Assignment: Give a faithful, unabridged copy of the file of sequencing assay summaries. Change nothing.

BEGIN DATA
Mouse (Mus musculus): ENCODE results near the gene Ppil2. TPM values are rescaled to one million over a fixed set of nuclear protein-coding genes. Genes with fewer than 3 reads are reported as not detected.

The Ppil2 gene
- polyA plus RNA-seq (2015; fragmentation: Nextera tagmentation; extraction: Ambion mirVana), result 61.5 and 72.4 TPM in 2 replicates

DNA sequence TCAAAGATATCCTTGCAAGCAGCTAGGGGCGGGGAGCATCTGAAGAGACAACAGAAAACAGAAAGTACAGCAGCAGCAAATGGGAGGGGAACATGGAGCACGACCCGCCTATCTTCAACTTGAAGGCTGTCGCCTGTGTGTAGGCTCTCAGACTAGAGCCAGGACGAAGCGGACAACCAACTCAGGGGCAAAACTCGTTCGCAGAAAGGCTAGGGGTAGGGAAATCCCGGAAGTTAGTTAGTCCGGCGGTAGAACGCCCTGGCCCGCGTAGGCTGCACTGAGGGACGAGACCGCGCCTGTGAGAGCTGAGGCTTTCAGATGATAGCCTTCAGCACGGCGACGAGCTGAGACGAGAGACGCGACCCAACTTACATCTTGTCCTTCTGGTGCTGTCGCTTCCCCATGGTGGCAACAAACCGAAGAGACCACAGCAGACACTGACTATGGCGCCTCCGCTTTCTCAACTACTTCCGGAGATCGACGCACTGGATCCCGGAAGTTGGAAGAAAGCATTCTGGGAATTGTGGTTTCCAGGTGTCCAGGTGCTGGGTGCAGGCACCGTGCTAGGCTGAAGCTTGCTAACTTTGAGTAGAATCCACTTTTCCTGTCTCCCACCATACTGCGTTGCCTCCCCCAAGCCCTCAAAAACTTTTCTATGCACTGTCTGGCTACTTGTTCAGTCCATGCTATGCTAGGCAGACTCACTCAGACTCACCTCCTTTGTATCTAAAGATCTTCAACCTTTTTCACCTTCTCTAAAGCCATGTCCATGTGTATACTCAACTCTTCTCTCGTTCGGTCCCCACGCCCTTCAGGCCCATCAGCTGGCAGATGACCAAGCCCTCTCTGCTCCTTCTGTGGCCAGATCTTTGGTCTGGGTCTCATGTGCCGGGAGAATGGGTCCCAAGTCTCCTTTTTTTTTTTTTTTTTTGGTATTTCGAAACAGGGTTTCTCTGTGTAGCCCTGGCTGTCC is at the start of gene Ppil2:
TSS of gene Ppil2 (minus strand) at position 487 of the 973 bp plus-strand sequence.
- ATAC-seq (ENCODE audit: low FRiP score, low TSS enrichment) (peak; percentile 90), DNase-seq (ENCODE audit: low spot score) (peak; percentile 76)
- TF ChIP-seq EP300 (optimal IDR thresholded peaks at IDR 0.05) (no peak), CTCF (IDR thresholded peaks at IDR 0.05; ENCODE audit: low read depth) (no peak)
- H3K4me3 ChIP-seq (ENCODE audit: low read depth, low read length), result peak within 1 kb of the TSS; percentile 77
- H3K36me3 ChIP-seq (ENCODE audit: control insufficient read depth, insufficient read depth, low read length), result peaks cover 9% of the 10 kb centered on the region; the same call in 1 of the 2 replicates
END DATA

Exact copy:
Mouse (Mus musculus): ENCODE results near the gene Ppil2. TPM values are rescaled to one million over a fixed set of nuclear protein-coding genes. Genes with fewer than 3 reads are reported as not detected.

The Ppil2 gene
- polyA plus RNA-seq (2015; fragmentation: Nextera tagmentation; extraction: Ambion mirVana), result 61.5 and 72.4 TPM in 2 replicates

DNA sequence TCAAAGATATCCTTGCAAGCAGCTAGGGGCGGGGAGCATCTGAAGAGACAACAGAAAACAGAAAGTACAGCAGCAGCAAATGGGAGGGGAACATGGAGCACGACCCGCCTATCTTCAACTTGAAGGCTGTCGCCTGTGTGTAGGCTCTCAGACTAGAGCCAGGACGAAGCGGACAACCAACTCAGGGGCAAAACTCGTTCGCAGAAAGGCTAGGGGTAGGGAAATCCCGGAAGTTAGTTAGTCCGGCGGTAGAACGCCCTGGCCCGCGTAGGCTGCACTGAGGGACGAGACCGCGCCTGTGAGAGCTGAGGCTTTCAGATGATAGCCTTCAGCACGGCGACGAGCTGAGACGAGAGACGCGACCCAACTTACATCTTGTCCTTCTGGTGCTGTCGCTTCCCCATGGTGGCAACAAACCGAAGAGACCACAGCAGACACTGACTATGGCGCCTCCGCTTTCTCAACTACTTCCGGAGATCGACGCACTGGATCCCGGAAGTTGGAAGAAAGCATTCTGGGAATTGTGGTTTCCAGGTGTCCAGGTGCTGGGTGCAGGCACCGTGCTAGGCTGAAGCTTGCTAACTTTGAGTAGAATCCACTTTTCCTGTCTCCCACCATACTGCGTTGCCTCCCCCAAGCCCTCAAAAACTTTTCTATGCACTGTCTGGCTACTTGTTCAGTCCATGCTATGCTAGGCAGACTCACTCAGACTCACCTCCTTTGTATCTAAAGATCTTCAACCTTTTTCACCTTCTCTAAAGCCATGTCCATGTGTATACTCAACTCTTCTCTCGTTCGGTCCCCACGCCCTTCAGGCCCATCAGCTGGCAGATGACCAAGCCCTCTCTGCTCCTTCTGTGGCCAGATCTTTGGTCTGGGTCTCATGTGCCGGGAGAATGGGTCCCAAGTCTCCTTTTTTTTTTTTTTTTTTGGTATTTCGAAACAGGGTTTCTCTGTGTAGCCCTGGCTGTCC is at the start of gene Ppil2:
TSS of gene Ppil2 (minus strand) at position 487 of the 973 bp plus-strand sequence.
- ATAC-seq (ENCODE audit: low FRiP score, low TSS enrichment) (peak; percentile 90), DNase-seq (ENCODE audit: low spot score) (peak; percentile 76)
- TF ChIP-seq EP300 (optimal IDR thresholded peaks at IDR 0.05) (no peak), CTCF (IDR thresholded peaks at IDR 0.05; ENCODE audit: low read depth) (no peak)
- H3K4me3 ChIP-seq (ENCODE audit: low read depth, low read length), result peak within 1 kb of the TSS; percentile 77
- H3K36me3 ChIP-seq (ENCODE audit: control insufficient read depth, insufficient read depth, low read length), result peaks cover 9% of the 10 kb centered on the region; the same call in 1 of the 2 replicates